• Approximately three-fourths of the responding states cover prenatal and postpartum home visits, which give the opportunity for nurses and other clinicians to assist pregnant women and new parents in their homes with pregnancy management and child rearing skills.
Delivery and Postpartum Care

While all states are required to cover inpatient hospital care for Medicaid enrollees, there is more variation in coverage for delivery at birth centers or home births. Coverage for deliveries at birth centers is required in all states that license such facilities. In addition, coverage for doula assistance, which pays for a trained non-clinician to assist a woman before, during and/or after childbirth, by providing physical assistance, labor coaching, emotional support, and postpartum care is rare.

  • A majority of responding states cover deliveries in birth centers, while half of the states cover home deliveries.
  • Of all the services covered in the survey, coverage was lowest for doula Only four states reported that they cover doula assistance for women.
Breastfeeding Services
  • There is a range of supports that have been found to help women initiate and maintain breastfeeding. These include breast pumps, lactation counseling by certified consultants both inpatient and outpatient after delivery, and educational programs, which can begin during pregnancy and continue after the birth of a child. States are required to cover breast pumps and consultation services for Medicaid expansion beneficiaries under the ACA’s preventive services requirement. A majority of responding states cover both electric and manual breast pumps, but some report using various utilization controls such as prior authorization and quantity limits.
  • While most responding states report that breastfeeding education and hospital-based lactation consultations are covered under traditional Medicaid, far fewer states continue coverage once the woman goes home.

Conclusion

The analysis of state responses to this survey found that overall most states cover a broad range of perinatal services in their full scope traditional Medicaid program, under full scope ACA Medicaid expansion, and pregnancy-related eligibility pathways. Most, but not all, of the 41 surveyed states report that they cover basic prenatal services such as ultrasounds and vitamins, prenatal genetic testing, home visits, delivery in birth centers, postpartum visits, and breast pumps for nursing mothers. Many states recognize that these services are critical to improving birth outcomes. Coverage for services that help women and their families care for their children after delivery, such as childbirth and parenting classes, breastfeeding education and lactation consultation is less common (Table 1). Only half of reporting states cover home births, and very few states cover doula supports despite research suggesting that this assistance results in better health outcomes.3 While coverage requirements differ between eligibility pathways, in general, there is strong alignment within states across the various pathways.

The Medicaid program has a long history and excellent record of providing coverage for low-income pregnant women, with nearly half of all births nationwide provided through the program. Regardless of the outcome of current debates over the future of Medicaid or the ACA, the millions of low-income pregnant women that are served by Medicaid will continue to need to have access to coverage that includes the broad range of pregnancy-related services that help assure healthy maternal and infant outcomes.

Table 1: Summary Results on Coverage of Selected Perinatal Services
States Reporting Coverage Under Traditional Medicaid:
Prenatal Services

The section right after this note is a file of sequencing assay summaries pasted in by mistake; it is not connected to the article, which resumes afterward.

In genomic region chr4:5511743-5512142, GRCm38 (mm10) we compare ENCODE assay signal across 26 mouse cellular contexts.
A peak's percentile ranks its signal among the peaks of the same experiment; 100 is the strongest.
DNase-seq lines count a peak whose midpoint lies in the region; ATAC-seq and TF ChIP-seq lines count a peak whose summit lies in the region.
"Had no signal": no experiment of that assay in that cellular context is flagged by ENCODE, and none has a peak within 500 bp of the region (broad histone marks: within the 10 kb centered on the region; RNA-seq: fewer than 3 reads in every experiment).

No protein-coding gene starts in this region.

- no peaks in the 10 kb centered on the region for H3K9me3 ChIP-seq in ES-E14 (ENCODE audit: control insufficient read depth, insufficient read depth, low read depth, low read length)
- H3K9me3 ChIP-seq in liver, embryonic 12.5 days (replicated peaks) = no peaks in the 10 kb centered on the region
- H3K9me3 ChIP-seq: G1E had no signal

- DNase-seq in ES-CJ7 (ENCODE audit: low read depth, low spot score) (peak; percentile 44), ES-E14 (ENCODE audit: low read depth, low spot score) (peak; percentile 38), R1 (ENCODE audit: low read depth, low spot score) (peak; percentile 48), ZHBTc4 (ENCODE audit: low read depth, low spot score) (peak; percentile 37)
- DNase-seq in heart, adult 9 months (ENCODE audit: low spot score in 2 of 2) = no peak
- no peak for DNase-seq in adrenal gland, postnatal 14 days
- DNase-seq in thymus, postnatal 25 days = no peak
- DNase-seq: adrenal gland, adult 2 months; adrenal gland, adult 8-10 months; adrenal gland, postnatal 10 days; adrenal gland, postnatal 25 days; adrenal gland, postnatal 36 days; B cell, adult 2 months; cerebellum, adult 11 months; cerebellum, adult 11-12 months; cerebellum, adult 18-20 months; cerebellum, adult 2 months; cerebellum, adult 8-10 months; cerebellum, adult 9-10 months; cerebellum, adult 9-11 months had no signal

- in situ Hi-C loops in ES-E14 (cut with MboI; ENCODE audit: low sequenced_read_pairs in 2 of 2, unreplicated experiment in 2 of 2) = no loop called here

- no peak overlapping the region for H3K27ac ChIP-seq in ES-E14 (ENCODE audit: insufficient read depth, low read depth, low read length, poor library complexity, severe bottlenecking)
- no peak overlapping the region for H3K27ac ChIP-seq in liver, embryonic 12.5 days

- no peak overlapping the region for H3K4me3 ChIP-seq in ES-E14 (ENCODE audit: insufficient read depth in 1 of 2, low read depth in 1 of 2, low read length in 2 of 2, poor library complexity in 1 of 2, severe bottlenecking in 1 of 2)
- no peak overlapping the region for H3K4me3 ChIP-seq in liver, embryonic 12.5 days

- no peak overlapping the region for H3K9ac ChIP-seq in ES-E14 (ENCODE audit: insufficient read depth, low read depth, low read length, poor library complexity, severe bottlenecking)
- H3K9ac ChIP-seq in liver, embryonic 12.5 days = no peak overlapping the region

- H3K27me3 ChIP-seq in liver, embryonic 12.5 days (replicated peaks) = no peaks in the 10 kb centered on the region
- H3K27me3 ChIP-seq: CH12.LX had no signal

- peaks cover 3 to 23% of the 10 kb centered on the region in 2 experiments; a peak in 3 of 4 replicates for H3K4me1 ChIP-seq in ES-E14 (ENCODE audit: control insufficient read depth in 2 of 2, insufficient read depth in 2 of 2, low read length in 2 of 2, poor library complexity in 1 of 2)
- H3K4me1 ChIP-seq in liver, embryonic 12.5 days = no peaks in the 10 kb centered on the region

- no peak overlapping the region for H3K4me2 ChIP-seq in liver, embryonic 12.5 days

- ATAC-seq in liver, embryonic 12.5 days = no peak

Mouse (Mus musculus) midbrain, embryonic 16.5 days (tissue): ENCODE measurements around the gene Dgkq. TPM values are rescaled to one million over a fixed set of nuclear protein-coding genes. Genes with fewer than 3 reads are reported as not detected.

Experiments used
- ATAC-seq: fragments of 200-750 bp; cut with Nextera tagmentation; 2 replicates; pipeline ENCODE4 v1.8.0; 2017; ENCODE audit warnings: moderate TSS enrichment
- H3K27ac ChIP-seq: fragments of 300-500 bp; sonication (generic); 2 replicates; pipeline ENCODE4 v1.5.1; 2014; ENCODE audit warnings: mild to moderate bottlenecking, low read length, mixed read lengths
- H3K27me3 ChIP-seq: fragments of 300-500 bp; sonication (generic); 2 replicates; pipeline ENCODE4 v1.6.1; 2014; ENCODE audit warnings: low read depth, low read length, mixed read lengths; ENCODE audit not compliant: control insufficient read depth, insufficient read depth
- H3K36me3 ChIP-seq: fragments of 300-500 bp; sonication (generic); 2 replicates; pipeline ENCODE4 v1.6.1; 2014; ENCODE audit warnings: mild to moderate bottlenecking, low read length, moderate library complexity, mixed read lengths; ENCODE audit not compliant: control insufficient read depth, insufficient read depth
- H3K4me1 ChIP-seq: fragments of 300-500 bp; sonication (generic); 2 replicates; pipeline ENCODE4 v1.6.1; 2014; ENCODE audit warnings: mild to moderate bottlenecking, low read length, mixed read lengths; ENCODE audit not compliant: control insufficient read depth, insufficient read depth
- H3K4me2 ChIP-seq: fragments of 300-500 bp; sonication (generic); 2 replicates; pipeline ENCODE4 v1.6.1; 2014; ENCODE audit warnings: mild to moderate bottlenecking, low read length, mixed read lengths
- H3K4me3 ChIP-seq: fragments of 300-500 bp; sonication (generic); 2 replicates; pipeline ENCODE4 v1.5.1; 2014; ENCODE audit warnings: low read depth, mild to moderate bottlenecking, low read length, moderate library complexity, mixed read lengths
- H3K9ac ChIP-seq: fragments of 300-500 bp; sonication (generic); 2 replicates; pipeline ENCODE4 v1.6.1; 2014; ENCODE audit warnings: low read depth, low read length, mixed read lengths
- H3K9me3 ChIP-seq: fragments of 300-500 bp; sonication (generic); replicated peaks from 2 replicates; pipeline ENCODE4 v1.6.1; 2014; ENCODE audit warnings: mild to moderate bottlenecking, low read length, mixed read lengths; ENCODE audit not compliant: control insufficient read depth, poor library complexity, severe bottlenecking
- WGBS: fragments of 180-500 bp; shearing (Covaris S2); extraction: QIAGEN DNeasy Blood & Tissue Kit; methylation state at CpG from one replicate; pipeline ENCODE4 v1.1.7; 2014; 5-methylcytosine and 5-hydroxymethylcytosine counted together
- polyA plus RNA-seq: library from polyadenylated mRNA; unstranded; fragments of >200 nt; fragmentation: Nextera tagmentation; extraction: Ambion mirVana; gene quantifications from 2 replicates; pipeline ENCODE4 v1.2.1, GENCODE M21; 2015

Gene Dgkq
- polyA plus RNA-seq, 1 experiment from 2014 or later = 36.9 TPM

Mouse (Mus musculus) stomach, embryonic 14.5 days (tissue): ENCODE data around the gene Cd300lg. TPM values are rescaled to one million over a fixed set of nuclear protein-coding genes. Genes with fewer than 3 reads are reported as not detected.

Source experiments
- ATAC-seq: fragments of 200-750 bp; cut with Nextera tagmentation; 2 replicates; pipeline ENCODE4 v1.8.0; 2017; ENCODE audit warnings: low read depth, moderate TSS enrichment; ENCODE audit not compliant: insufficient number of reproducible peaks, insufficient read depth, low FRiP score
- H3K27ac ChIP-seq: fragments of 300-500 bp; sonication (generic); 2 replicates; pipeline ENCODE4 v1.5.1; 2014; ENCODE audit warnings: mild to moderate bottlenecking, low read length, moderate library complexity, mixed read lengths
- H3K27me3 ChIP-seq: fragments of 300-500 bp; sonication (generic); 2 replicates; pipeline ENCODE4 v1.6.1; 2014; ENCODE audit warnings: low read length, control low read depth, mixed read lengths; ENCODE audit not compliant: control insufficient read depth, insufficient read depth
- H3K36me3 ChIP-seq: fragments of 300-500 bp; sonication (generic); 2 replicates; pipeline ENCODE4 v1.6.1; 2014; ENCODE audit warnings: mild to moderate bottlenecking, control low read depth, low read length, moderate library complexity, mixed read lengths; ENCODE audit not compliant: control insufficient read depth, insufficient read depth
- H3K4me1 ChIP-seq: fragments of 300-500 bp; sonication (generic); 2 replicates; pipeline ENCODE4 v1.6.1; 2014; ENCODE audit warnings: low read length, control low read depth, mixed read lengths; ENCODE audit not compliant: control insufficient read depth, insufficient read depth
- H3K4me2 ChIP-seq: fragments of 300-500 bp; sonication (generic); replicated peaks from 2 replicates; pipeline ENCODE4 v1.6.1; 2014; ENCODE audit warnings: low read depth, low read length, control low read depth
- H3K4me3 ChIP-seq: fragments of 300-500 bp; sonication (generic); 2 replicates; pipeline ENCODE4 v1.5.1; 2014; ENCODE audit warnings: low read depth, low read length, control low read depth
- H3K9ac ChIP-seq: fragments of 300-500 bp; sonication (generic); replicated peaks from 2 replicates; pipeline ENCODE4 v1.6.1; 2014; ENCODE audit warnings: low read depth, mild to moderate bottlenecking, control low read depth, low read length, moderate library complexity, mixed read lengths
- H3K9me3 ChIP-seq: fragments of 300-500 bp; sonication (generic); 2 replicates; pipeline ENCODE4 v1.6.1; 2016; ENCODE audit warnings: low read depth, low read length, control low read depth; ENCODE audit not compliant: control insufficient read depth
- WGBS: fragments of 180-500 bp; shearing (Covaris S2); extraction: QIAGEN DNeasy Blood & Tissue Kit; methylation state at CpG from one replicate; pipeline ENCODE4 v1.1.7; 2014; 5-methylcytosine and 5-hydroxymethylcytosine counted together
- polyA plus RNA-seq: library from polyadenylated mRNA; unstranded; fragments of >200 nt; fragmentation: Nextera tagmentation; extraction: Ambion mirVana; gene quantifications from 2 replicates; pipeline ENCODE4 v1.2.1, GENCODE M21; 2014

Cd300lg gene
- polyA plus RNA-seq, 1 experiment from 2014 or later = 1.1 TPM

Genetic Counseling (33/41 states) AR, CA, CO, CT, DC, DE, GA, HI, IA, IL, IN, KY, MA, MD, ME, MI, MN, MO, MS, MT, NC, NH, NV, NY, OH, OK, OR, SC, TN, TX, VA, VT, WA
Chronic Villus Sampling and Amniocentesis (38/41 states) AK, AR, AZ, CA, CO, CT, DC, DE, GA, HI, IA, ID, IL, IN, KY, MA, MD, ME, MI, MN, MO, MS, MT, NC, NH, NM, NV, NY, OH, OK, OR, SC, TN, TX, VA, VT, WA, WV
Counseling and Support Services
Case Management (35/41 states) AK, AL, AR, AZ, CA, CO, DC, DE, GA, IA, ID, IL, IN, KY, MA, ME, MN, MO, MS, MT, NC, NE, NM, NV, NY, OH, OK, OR, TN, TX, VA, VT, WA, WV, WY
Substance Alcohol Abuse Treatment (40/41 states) AK, AL, AR, AZ, CA, CO, CT, DC, DE, GA, HI, IA, ID, IL, IN, KY, MA, MD, ME, MI, MN, MO, MS, MT, NC, NE, NM, NV, NY, OH, OK, OR, SC, TN, TX, VA, VT, WA, WV, WY
Prenatal and Postpartum Home Visits (30/41 states) AK, AR, CA, CT, DC, DE, GA, IA, ID, IL, IN, MA, MI, MN, MO, MS, MT, NC, NE, NH, NM, NY, OH, OK, OR, SC, VA, VT, WA, WV
Childbirth Education Classes (14/41states) AR, CA, DC, DE, GA, HI, MI, MN, MS, NC, OH, OR, VA, WA
Infant Care/ Parenting Education (17/41 states) AL, AR, CA, DC, DE, GA, HI, KY, MI, MN, MS, NM, NV, OH, OR, VA, WA
Deliveries and Postpartum care
Birth Center Deliveries (32/41 states) AK, AL, AZ, CA, CO, CT, DC, DE, GA, IA, IL, IN, KY, MA, MD, MN, MO, MT, NC, NE, NH, NM, NV, NY, OH, OK, OR, SC, TN, TX, WA, WV
Home Births (21/ 41 states) AK, AZ, CA, CO, CT, IA, ID, IL, MD, MO, NH, NM, NY, OH, OR, SC, TX, VA, VT, WA, WV
Doula Services (4/41 states) KY, MN, MS, OR
Postpartum Visit (41/41 states) AK, AL, AR, AZ, CA, CO, CT, DC, DE, GA, HI, IA, ID, IL, IN, KY, MA, MD, ME, MI, MN, MO, MS, MT, NC, NE, NH, NM, NV, NY, OH, OK, OR, SC, TN, TX, VA, VT, WA, WV, WY
Breastfeeding Services
Breastfeeding Education (27/41 states) AK, AL, AR, AZ, CA, CO, CT, DC, DE, GA, HI, ID, IN, MA, MI, MN, MO, MS, NC, NV, NY, OH, OK, OR, SC, TN, VA
Electric Breast Pumps in Traditional Medicaid Program (35/41 states) AK, AZ, CA, CO, CT, DC, DE, GA, HI, ID, IL, IN, KY, MA, MD, ME, MI, MN, MO, MS, MT, NE, NH, NM, NY, OH, OK, OR, TN, TX, VA, VT, WA, WV, WY
Lactation Consultation in Hospital (26/41 states) AK, AR, AZ, CA, CO, CT, DC, DE, HI, ID, IN, KY, MI, MN, MO, MS, NC, NE, NY, OH, OK, OR, SC, TN, VA, WA
Lactation Consultation in clinic and/or at home (16/41 states) AR, CA, CO*, CT, DC, DE, HI, MN, MS, NC*, NY, OH, OK*, OR, VA*, WA*
NOTES: *CO, NC, OK, VA, & WA cover lactation consultation in clinic, but not in a home visit.


***

Introduction

The Henry J. Kaiser Family Foundation Headquarters: 2400 Sand Hill Road, Menlo Park, CA 94025 | Phone 650-854-9400
Washington Offices and Barbara Jordan Conference Center: 1330 G Street, NW, Washington, DC 20005 | Phone 202-347-5270

www.kff.org | Email Alerts: kff.org/email | facebook.com/KaiserFamilyFoundation | twitter.com/KaiserFamFound

Filling the need for trusted information on national health issues, the Kaiser Family Foundation is a nonprofit organization based in Menlo Park, California.